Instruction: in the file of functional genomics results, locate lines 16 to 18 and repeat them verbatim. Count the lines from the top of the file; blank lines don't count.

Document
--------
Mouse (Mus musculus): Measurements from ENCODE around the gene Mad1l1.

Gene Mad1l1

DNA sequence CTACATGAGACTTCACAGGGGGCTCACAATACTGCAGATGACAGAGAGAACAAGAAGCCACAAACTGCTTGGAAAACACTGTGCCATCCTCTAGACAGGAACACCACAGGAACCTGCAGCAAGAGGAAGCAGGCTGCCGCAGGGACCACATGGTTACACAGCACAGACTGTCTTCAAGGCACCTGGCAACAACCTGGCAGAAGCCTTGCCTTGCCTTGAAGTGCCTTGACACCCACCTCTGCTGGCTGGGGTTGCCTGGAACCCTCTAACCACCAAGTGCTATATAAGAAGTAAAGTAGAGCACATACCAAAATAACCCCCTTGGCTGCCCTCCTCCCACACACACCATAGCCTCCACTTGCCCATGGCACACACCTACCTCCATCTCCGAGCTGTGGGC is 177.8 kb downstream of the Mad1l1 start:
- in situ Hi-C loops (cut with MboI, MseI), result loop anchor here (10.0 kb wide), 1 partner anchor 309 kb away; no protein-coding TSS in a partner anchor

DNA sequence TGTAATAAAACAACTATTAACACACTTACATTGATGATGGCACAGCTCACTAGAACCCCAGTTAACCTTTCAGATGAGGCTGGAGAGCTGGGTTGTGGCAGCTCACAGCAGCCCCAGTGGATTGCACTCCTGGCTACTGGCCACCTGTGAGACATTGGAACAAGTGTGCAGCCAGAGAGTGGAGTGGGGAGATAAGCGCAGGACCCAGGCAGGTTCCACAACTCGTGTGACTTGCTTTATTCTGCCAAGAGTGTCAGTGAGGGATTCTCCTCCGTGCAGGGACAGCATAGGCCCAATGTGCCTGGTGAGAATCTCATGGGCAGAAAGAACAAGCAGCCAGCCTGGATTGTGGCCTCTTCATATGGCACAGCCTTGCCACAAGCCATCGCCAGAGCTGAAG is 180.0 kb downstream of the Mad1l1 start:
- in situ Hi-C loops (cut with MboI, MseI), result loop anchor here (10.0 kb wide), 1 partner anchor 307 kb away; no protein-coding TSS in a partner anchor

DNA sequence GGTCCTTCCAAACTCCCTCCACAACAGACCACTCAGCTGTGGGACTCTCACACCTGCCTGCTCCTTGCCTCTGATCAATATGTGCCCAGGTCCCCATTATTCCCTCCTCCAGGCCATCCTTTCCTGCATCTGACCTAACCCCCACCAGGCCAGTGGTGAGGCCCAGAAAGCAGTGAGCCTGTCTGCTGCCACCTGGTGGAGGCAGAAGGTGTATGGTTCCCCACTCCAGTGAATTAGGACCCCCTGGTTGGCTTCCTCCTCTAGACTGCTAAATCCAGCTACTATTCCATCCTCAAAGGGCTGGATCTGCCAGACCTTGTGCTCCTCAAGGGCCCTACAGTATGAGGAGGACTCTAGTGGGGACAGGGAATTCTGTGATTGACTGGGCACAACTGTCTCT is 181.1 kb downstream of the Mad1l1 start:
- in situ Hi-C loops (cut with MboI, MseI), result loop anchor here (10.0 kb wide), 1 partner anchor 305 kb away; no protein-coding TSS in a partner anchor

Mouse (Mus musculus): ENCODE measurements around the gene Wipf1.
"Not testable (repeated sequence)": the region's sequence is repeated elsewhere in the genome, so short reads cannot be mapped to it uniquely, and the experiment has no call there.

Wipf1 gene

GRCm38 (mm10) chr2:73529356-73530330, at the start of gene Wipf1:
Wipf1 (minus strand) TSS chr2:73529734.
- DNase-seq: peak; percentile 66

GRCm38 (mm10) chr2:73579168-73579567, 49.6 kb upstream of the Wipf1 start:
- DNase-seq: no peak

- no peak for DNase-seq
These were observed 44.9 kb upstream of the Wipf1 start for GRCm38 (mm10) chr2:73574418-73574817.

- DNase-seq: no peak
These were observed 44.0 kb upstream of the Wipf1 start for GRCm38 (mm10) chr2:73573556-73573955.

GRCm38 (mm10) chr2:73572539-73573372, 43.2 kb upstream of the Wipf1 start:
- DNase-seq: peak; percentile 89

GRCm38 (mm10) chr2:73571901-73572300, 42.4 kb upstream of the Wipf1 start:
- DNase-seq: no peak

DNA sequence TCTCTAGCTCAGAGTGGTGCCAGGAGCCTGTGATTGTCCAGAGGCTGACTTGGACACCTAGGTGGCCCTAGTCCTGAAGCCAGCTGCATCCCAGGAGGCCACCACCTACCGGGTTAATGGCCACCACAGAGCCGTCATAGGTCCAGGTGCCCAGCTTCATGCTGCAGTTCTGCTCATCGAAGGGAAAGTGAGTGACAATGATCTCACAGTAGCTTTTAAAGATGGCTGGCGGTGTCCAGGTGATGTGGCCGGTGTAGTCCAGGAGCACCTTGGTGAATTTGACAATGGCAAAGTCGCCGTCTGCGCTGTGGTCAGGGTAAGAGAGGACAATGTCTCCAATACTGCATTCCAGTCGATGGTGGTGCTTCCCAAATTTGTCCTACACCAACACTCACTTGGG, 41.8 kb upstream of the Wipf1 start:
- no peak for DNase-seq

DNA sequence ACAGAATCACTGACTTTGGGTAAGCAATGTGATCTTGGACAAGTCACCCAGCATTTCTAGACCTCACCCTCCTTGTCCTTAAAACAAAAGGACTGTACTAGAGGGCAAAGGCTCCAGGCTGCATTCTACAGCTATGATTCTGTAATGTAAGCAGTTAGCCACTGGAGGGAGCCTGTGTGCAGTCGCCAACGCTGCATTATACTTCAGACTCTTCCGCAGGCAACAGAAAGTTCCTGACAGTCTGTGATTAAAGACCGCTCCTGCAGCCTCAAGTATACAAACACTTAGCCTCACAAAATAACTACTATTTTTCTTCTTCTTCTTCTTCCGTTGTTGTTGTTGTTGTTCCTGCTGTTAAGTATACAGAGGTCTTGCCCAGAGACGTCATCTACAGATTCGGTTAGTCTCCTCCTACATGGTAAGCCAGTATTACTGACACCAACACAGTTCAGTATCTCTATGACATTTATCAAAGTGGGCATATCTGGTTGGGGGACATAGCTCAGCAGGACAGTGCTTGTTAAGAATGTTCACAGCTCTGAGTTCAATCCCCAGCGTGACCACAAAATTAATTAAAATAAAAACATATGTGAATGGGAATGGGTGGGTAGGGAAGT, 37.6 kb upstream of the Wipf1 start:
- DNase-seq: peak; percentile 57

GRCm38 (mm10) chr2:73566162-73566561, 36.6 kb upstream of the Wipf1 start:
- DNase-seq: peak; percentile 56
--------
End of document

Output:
- DNase-seq: no peak

- no peak for DNase-seq
These were observed 44.9 kb upstream of the Wipf1 start for GRCm38 (mm10) chr2:73574418-73574817.